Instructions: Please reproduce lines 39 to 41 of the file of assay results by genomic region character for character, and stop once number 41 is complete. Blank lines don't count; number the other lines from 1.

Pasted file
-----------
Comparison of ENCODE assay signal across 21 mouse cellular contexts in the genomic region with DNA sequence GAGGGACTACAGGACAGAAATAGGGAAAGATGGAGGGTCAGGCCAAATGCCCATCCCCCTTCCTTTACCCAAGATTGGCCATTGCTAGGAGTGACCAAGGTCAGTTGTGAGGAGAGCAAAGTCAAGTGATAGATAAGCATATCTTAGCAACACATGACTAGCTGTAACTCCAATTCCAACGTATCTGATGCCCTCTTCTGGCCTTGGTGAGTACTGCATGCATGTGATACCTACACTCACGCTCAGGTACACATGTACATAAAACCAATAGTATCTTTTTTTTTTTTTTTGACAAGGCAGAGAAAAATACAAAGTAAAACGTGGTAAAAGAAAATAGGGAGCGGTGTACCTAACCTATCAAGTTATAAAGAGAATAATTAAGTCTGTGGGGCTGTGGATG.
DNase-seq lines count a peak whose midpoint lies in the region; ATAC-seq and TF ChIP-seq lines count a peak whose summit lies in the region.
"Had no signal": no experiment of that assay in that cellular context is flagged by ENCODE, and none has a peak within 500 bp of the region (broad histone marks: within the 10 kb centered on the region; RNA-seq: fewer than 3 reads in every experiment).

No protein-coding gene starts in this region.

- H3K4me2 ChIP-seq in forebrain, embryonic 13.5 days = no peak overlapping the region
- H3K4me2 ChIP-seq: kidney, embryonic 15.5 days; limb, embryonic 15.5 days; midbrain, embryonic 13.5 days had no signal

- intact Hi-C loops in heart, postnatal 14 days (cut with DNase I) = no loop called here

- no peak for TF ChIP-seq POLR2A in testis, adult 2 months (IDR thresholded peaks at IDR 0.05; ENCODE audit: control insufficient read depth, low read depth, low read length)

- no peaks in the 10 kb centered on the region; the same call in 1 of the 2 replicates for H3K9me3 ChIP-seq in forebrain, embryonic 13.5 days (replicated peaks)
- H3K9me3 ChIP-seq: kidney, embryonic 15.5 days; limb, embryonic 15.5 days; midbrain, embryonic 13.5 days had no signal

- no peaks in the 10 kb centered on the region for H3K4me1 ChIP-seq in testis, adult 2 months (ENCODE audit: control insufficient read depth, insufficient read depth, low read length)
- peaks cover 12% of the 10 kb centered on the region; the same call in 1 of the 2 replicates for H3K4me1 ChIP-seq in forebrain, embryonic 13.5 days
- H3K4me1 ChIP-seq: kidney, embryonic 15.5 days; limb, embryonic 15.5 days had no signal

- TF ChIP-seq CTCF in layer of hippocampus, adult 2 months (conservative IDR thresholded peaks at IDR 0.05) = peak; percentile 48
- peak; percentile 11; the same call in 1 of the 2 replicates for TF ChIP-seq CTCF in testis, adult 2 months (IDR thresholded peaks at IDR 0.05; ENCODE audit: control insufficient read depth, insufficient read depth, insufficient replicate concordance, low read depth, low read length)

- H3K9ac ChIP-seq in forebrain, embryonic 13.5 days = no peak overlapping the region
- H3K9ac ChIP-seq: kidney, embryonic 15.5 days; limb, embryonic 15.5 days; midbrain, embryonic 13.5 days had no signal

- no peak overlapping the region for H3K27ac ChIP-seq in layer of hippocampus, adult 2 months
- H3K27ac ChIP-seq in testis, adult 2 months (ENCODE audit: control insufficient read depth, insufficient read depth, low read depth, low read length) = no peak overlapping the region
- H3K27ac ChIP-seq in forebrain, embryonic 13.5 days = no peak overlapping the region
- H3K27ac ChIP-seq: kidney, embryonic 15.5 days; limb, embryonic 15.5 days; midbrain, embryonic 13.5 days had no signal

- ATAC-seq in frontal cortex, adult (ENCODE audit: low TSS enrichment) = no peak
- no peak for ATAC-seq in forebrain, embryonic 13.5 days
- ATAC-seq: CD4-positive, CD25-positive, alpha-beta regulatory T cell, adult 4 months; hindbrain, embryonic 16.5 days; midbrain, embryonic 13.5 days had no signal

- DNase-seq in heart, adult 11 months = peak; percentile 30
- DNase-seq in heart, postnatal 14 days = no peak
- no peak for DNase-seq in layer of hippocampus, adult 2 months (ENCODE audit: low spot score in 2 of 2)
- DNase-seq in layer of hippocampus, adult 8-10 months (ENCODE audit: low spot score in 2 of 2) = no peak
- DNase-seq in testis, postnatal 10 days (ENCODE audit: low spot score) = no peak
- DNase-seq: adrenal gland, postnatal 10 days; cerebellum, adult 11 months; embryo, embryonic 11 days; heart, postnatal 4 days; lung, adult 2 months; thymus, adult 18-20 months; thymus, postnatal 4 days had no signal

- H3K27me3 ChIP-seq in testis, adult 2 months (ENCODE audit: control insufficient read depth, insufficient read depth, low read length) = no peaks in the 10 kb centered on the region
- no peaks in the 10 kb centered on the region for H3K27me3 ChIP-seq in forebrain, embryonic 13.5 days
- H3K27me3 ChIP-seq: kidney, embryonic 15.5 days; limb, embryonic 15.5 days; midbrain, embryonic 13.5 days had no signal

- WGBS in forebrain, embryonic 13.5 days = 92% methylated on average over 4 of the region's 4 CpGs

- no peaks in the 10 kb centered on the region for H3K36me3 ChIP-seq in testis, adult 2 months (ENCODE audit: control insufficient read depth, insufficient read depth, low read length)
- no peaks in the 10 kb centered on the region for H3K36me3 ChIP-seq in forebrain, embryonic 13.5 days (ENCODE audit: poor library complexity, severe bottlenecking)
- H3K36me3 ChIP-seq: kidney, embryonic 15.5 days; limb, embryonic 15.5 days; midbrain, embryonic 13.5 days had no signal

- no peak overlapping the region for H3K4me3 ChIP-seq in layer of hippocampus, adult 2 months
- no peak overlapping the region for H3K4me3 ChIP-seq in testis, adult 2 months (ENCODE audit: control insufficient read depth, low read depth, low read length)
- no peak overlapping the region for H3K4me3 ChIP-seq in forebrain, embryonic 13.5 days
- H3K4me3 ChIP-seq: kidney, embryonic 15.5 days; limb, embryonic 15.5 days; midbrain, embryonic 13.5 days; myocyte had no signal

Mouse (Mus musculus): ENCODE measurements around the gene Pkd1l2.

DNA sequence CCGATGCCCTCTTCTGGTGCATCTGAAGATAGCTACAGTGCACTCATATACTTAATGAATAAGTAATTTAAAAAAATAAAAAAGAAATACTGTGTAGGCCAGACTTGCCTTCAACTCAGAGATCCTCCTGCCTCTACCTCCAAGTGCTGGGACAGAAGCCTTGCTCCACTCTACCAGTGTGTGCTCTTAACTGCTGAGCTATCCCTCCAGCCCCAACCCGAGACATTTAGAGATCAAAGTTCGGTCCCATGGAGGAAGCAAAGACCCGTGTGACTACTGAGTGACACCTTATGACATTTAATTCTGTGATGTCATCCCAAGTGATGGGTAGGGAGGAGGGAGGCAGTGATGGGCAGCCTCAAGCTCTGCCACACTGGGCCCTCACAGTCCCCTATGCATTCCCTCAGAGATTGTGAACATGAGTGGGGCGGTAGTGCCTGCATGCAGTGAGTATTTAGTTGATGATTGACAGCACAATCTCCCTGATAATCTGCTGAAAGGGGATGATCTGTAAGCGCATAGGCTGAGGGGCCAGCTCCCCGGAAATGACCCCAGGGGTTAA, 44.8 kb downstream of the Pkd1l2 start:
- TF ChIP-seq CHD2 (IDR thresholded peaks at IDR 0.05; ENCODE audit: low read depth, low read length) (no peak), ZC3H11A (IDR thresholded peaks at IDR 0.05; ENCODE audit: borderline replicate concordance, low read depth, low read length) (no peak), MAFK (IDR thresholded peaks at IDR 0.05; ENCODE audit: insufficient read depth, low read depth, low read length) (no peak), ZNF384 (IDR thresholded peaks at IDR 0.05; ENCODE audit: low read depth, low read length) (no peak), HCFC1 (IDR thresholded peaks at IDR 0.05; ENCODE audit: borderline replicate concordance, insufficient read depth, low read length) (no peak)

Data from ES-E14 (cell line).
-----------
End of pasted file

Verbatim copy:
- no peak overlapping the region for H3K4me3 ChIP-seq in testis, adult 2 months (ENCODE audit: control insufficient read depth, low read depth, low read length)
- no peak overlapping the region for H3K4me3 ChIP-seq in forebrain, embryonic 13.5 days
- H3K4me3 ChIP-seq: kidney, embryonic 15.5 days; limb, embryonic 15.5 days; midbrain, embryonic 13.5 days; myocyte had no signal